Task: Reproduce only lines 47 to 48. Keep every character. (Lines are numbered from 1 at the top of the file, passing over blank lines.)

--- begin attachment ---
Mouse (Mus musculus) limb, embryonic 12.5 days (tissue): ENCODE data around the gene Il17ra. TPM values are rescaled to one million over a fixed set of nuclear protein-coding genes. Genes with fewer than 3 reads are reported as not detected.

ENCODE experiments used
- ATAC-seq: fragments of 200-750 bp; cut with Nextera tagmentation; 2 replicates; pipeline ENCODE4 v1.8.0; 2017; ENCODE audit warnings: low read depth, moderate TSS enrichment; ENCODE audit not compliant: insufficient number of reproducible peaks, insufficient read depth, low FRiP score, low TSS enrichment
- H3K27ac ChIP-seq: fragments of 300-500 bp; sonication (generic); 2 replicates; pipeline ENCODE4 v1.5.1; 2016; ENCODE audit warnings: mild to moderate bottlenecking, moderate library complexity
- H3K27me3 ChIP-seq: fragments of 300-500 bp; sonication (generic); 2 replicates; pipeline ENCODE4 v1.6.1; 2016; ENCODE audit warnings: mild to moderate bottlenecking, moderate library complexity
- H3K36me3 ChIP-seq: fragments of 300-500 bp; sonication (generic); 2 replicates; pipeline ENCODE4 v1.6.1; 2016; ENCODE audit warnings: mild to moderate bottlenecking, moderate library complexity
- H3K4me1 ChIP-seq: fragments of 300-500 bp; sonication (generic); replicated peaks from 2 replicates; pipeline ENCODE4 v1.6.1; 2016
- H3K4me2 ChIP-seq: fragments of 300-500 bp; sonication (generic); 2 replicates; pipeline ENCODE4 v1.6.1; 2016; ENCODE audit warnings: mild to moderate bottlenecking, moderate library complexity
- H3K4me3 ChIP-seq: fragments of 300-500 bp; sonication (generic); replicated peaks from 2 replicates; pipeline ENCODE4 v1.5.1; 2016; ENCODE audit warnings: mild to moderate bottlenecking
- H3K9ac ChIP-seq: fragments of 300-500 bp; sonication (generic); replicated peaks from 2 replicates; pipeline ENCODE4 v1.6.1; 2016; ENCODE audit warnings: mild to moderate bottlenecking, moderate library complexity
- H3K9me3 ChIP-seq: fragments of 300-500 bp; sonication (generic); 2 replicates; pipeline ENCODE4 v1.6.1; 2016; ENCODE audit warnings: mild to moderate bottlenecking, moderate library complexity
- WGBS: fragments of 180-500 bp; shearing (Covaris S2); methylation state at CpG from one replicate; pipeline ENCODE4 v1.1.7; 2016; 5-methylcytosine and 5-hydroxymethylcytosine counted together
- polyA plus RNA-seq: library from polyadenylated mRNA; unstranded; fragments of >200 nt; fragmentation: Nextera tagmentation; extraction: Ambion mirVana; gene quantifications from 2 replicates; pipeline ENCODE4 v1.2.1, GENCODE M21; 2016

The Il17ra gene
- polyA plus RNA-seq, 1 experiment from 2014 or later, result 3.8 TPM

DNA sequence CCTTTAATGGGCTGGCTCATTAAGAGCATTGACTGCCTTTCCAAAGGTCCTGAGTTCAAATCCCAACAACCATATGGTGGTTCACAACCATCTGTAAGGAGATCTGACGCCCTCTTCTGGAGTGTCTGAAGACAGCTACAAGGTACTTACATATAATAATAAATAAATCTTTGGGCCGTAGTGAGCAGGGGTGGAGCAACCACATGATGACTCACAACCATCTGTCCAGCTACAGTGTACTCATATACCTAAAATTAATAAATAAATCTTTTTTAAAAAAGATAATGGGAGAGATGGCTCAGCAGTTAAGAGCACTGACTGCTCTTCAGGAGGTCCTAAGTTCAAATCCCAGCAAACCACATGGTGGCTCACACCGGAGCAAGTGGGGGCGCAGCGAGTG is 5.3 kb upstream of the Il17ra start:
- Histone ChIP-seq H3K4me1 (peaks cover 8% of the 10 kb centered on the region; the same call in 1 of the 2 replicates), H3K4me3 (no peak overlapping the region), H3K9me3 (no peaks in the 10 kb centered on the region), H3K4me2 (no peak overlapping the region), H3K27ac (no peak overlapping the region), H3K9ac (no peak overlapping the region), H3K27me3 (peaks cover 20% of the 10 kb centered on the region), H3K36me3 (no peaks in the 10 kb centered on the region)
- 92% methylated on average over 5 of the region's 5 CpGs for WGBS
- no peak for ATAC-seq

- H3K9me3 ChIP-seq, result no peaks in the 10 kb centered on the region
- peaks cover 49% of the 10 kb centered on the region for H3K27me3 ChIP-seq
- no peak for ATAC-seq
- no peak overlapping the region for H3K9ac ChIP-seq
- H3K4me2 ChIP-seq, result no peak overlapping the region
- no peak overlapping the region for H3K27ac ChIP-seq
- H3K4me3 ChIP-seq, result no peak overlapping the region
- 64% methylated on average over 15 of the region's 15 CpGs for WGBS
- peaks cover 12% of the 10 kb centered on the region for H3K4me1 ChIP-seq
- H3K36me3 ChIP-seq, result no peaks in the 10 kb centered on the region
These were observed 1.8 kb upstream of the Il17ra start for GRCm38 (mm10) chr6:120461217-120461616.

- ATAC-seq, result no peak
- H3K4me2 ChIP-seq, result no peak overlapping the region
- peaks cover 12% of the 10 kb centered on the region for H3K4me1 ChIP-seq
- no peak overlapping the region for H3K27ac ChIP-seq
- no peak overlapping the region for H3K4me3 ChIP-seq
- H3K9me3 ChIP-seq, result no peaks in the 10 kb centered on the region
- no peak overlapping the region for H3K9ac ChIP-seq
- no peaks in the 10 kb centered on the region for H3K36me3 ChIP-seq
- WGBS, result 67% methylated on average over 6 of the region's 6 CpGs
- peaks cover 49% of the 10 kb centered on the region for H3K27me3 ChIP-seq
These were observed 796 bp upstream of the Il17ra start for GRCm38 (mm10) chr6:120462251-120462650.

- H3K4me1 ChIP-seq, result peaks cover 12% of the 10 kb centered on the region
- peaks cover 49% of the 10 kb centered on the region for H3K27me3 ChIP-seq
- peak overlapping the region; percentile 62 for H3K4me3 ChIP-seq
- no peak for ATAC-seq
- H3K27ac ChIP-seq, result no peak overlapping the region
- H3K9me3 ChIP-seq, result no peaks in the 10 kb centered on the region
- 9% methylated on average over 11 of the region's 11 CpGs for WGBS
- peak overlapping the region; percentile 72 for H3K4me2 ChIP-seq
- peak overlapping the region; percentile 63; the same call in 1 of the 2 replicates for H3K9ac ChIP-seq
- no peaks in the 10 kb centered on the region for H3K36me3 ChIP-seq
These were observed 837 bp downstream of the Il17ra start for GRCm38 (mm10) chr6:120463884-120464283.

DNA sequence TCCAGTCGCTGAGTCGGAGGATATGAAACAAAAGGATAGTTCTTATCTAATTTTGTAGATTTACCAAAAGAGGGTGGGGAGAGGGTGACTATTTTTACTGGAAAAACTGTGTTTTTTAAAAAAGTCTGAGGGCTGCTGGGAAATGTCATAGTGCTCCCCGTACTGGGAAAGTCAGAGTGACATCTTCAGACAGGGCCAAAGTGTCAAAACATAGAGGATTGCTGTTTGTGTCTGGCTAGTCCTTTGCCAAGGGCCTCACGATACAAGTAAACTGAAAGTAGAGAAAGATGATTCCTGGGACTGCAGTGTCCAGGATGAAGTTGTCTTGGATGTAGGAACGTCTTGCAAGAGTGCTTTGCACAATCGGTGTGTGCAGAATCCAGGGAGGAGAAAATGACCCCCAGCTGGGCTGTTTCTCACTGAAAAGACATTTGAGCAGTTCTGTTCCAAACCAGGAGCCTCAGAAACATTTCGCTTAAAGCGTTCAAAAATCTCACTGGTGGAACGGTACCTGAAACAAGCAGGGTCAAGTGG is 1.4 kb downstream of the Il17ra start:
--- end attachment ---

- H3K9me3 ChIP-seq, result no peaks in the 10 kb centered on the region
- 9% methylated on average over 11 of the region's 11 CpGs for WGBS